In this issue

Jonathan Tobin: Defending the Right to a Jewish State

Heather Hale: Compliment your kids without giving them big heads

Megan Shauri: 10 ways you are ruining your own happiness

Carolyn Bigda: 8 Best Dividend Stocks for 2015

Kiplinger's Personal Finance editors: 7 Things You Didn't Know About Paying Off Student Loans

Samantha Olson: The Crucial Mistake 55% Of Parents Are Making At Their Baby's Bedtime

Densie Well, Ph.D., R.D. Open your eyes to yellow vegetables

The Kosher Gourmet by Megan Gordon With its colorful cache of purples and oranges and reds, COLLARD GREEN SLAW is a marvelous mood booster --- not to mention just downright delish
April 18, 2014

Rabbi Yonason Goldson: Clarifying one of the greatest philosophical conundrums in theology

Caroline B. Glick: The disappearance of US will

Megan Wallgren: 10 things I've learned from my teenagers

Lizette Borreli: Green Tea Boosts Brain Power, May Help Treat Dementia

John Ericson: Trying hard to be 'positive' but never succeeding? Blame Your Brain

The Kosher Gourmet by Julie Rothman Almondy, flourless torta del re (Italian king's cake), has royal roots, is simple to make, . . . but devour it because it's simply delicious

April 14, 2014

Rabbi Dr Naftali Brawer: Passover frees us from the tyranny of time

Greg Crosby: Passing Over Religion

Eric Schulzke: First degree: How America really recovered from a murder epidemic

Georgia Lee: When love is not enough: Teaching your kids about the realities of adult relationships

Cameron Huddleston: Freebies for Your Lawn and Garden

Gordon Pape: How you can tell if your financial adviser is setting you up for potential ruin

Dana Dovey: Up to 500,000 people die each year from hepatitis C-related liver disease. New Treatment Has Over 90% Success Rate

Justin Caba: Eating Watermelon Can Help Control High Blood Pressure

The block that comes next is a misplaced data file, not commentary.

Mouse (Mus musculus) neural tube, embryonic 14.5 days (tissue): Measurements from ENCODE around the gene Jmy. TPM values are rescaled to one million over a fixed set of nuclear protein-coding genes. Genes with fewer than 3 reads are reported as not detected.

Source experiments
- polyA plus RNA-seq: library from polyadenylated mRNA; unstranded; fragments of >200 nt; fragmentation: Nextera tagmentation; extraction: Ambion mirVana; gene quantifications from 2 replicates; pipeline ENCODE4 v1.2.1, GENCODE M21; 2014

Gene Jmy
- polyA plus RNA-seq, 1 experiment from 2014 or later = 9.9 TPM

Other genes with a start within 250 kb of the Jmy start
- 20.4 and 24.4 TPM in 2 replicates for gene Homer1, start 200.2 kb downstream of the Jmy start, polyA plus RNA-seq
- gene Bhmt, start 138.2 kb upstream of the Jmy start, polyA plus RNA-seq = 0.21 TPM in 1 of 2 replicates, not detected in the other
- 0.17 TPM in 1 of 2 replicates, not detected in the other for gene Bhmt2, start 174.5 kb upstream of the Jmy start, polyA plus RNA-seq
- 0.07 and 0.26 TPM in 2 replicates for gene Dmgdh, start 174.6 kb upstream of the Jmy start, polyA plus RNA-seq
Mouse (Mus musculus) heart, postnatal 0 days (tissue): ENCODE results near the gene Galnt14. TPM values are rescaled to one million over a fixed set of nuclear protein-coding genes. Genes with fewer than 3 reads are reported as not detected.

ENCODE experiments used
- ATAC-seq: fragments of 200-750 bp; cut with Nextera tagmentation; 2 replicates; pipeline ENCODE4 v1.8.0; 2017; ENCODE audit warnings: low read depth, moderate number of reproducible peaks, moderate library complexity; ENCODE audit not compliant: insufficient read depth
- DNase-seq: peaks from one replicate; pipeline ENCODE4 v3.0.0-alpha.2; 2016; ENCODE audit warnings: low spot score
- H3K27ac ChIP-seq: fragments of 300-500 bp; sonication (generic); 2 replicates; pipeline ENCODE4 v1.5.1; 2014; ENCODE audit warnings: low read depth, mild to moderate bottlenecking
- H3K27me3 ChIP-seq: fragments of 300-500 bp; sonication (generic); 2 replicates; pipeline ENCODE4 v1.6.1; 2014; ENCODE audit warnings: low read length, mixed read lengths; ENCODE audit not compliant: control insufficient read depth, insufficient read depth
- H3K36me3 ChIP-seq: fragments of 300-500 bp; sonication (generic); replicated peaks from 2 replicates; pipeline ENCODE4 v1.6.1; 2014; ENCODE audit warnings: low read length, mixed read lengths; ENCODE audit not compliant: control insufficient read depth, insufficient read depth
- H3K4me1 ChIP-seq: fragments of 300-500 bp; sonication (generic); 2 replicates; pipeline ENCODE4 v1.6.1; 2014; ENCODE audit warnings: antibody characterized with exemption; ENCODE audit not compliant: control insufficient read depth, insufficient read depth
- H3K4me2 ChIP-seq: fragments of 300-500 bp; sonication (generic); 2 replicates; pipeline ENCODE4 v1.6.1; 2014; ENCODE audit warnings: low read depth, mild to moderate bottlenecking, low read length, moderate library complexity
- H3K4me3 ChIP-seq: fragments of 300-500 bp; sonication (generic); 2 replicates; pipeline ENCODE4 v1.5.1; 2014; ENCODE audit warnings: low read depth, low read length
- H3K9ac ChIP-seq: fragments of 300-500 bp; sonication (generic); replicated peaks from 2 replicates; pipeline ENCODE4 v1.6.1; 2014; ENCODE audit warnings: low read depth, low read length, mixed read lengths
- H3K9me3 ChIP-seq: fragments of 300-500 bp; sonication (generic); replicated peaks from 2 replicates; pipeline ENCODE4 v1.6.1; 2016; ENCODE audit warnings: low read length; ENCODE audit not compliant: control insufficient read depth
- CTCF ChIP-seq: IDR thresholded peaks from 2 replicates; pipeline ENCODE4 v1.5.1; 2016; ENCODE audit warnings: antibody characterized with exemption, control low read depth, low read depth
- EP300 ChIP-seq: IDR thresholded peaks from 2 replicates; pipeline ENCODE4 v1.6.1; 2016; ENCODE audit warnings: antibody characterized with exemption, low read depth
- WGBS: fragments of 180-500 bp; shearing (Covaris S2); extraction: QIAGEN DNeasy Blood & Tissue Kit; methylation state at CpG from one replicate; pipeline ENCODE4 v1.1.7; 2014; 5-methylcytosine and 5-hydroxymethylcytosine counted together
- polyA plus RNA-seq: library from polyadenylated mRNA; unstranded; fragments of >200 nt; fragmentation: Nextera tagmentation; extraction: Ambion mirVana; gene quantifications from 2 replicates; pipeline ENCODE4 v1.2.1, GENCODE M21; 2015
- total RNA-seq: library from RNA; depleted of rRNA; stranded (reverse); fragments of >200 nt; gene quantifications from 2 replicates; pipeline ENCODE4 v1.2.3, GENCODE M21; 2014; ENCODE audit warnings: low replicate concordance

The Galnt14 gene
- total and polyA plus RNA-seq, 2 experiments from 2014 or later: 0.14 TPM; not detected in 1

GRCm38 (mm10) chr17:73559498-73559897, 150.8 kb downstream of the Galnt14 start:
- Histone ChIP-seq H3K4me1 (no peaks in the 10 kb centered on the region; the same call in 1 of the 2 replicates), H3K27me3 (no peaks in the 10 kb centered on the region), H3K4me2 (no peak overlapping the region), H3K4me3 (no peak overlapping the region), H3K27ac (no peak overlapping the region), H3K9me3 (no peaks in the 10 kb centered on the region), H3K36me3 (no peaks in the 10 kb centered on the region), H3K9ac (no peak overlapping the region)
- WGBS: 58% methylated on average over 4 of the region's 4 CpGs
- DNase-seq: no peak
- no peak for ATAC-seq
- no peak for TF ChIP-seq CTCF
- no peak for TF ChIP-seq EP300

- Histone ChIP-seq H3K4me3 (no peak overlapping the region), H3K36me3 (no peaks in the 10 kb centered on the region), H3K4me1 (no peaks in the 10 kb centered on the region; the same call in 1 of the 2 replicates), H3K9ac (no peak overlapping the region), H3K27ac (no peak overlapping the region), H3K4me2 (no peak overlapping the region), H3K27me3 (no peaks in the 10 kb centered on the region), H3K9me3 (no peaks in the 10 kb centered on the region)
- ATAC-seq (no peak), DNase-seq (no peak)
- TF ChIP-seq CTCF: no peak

The Kosher Gourmet by Joshua E. London and Lou Marmon Don't dare pass over these Pesach picks for Manischewitz!

April 11, 2014

Rabbi Hillel Goldberg: Silence is much more than golden

Caroline B. Glick: Forgetting freedom at Passover

Susan Swann: How to value a child for who he is, not just what he does

Cameron Huddleston: 7 Financial Tasks You Should Tackle Right Now

Sandra Block and Lisa Gerstner: How to Profit From Your Passion

Susan Scutti: A Simple Blood Test Might Soon Diagnose Cancer

Chris Weller: Have A Slow Metabolism? Let Science Speed It Up For You

The Kosher Gourmet by Diane Rossen Worthington Whitefish Terrine: A French take on gefilte fish

April 9, 2014

Jonathan Tobin: Why Did Kerry Lie About Israeli Blame?

Samuel G. Freedman: A resolution 70 years later for a father's unsettling legacy of ashes from Dachau

Jessica Ivins: A resolution 70 years later for a father's unsettling legacy of ashes from Dachau

Kim Giles: Asking for help is not weakness

Kathy Kristof and Barbara Hoch Marcus: 7 Great Growth Israeli Stocks

Matthew Mientka: How Beans, Peas, And Chickpeas Cleanse Bad Cholesterol and Lowers Risk of Heart Disease

Sabrina Bachai: 5 At-Home Treatments For Headaches

The Kosher Gourmet by Daniel Neman Have yourself a matzo ball: The secrets bubby never told you and recipes she could have never imagined

April 8, 2014

Lori Nawyn: At Your Wit's End and Back: Finding Peace

Susan B. Garland and Rachel L. Sheedy: Strategies Married Couples Can Use to Boost Benefits

David Muhlbaum: Smart Tax Deductions Non-Itemizers Can Claim

Jill Weisenberger, M.S., R.D.N., C.D.E : Before You Lose Your Mental Edge

Dana Dovey: Coffee Drinkers Rejoice! Your Cup Of Joe Can Prevent Death From Liver Disease

Chris Weller: Electric 'Thinking Cap' Puts Your Brain Power Into High Gear

The Kosher Gourmet by Marlene Parrish A gift of hazelnuts keeps giving --- for a variety of nutty recipes: Entree, side, soup, dessert

April 4, 2014

Rabbi David Gutterman: The Word for Nothing Means Everything

Charles Krauthammer: Kerry's folly, Chapter 3

Amy Peterson: A life of love: How to build lasting relationships with your children

John Ericson: Older Women: Save Your Heart, Prevent Stroke Don't Drink Diet

John Ericson: Why 50 million Americans will still have spring allergies after taking meds

Cameron Huddleston: Best and Worst Buys of April 2014

Stacy Rapacon: Great Mutual Funds for Young Investors

Sarah Boesveld: Teacher keeps promise to mail thousands of former students letters written by their past selves

The Kosher Gourmet by Sharon Thompson Anyone can make a salad, you say. But can they make a great salad? (SECRETS, TESTED TECHNIQUES + 4 RECIPES, INCLUDING DRESSINGS)

April 2, 2014

Paul Greenberg: Death and joy in the spring

Dan Barry: Should South Carolina Jews be forced to maintain this chimney built by Germans serving the Nazis?